There are certain ‘skills’ that each of us considers to be standard, reasonably-assumed competencies of being an adult. Whether we recognize it or not, we each make assumptions in our daily interactions based on personal expectations surrounding general knowledge, capabilities, and work ethic. I have seen many frustrated customers making requests of customer service agents that would generally be considered outside of their scope of work. Frequently, these are tasks that we would expect a regular person to complete without a second thought and without the need for additional education, training, effort, etc. These may be items such as completing a form, mailing a package, or arranging for transportation to a place of business.
Consider directions – for example. Specific, turn-by-turn directions used to be a standard component of any event flyer or advertisement. Now, it is generally considered sufficient to provide an address or even just the name of a building when announcing locations. The ability to navigate to your destination based on minimal information has moved into the realm of assumed adult skills – driven principally by advances in technology. I can still recall the angry parent I encountered while coaching youth athletics who was upset that I was not able to provide an address to a local high school off the top of my head. While I was able to offer verbal instructions, cross-streets, and general guidance, this adult was so angry that written instruction had not been provided that she refused to allow her athletes to participate in the final competition of the season. Should I take responsibility for this situation or can I blame the parent for failing to meet my expected levels of competency?
When 99% of our customers are able to complete a requisite task – do we need to make process adjustments to accommodate the remaining 1%? Certainly, this can be a difficult questions to answer – especially when the financial and human resource impact of such a decision is weighed against the potential gain. In general, there are two opposing schools of thought in this area – customer responsibility and corporate responsibility. Customer responsibility maintains the position that it is reasonable to expect certain actions from our customers in their attempts to seek solutions to their problems. The problem with this viewpoint is that it allows us to shift blame to our customers. This may feel good in the moment, but it does not create a lasting, positive experience for the customer.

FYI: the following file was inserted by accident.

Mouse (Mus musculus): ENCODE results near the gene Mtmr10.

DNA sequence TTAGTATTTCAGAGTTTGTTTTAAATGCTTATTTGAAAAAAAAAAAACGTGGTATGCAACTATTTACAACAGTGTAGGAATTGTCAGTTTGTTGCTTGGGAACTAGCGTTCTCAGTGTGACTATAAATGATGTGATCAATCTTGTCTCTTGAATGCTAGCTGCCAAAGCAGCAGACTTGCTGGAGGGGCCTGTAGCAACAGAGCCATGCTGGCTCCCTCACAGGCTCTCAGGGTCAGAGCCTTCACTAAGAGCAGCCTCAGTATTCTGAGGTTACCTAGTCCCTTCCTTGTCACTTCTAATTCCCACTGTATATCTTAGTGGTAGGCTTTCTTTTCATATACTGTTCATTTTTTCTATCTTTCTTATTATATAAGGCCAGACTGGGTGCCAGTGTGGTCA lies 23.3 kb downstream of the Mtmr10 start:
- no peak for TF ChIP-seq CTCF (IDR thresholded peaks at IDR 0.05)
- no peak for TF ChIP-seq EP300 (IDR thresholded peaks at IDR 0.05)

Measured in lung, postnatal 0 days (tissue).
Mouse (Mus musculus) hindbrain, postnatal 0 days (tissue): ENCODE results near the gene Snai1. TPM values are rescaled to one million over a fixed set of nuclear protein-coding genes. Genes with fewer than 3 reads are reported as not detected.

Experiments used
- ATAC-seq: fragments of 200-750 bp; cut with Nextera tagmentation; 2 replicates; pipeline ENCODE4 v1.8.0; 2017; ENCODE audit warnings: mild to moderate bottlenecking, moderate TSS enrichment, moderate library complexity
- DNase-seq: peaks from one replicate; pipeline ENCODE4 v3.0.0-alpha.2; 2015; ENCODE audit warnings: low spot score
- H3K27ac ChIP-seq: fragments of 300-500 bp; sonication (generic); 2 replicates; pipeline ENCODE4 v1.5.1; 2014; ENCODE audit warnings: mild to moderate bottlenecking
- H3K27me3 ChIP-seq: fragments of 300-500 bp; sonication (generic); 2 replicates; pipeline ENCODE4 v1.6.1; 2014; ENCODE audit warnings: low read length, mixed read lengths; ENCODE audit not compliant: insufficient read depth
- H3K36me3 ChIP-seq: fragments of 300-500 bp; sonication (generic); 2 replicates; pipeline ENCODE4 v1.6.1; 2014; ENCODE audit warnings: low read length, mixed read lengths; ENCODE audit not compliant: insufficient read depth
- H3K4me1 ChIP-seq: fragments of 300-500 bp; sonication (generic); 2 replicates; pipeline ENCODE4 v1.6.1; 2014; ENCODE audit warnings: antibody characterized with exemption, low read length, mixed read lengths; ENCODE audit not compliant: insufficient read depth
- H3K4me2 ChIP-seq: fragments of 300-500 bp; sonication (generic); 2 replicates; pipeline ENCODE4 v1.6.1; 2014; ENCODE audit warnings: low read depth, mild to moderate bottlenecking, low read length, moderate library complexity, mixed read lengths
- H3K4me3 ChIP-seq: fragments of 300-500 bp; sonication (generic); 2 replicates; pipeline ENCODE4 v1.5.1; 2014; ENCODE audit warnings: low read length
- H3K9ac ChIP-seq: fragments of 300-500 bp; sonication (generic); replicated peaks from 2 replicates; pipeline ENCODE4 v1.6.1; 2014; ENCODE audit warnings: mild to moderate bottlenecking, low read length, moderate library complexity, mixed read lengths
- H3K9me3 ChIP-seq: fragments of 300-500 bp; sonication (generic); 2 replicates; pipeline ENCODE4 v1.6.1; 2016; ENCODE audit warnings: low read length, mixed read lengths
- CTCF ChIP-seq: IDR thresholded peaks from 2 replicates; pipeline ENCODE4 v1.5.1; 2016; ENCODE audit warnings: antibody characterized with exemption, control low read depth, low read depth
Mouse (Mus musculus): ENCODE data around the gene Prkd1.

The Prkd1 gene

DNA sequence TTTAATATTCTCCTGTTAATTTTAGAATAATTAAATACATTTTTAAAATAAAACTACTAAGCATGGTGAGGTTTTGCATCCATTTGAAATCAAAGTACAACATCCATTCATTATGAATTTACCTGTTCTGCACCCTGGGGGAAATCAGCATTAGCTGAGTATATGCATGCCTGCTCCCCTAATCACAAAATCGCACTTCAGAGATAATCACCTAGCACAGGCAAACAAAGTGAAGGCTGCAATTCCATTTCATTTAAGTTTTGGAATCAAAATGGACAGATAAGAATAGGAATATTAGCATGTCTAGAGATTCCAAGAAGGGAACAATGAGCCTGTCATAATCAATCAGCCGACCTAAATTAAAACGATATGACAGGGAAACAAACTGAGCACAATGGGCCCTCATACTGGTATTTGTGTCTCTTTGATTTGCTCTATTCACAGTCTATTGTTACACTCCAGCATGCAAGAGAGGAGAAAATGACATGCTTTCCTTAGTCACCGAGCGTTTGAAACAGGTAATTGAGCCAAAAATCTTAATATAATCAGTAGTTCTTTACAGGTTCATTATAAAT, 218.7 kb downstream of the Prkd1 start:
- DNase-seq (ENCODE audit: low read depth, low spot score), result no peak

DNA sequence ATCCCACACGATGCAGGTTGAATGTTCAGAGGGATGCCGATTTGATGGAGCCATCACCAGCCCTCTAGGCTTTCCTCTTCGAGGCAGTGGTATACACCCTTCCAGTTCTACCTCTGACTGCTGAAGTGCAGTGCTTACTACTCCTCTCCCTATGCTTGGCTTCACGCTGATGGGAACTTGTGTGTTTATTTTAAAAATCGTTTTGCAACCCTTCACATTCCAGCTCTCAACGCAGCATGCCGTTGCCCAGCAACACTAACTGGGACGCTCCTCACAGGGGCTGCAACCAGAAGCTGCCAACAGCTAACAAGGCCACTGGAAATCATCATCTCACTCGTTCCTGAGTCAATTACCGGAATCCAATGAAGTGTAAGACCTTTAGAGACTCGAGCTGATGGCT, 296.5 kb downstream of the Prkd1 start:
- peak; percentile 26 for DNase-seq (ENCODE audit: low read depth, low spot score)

I have previously posted thoughts on whether we as customer service professionals accept responsibility for the difficulties of our customers – regardless of the specific circumstances (“Customer Responsibility – Are We Always the Ones to Blame” ). It is our job as professionals to serve our customers and we must take whatever means necessary to ensure they have equal access to information and services. This is the idea of equity over equality. In seeking to provide an amazing level of service to all of our customers, some people may need to travel farther to get there. We may have to go above and beyond for some while others are just fine with ground level. Providing the same exceptional service in each interaction should be the starting point to our relationships with customers, not the end position.
What are your experiences with customer who need that little extra? Please leave a comment below!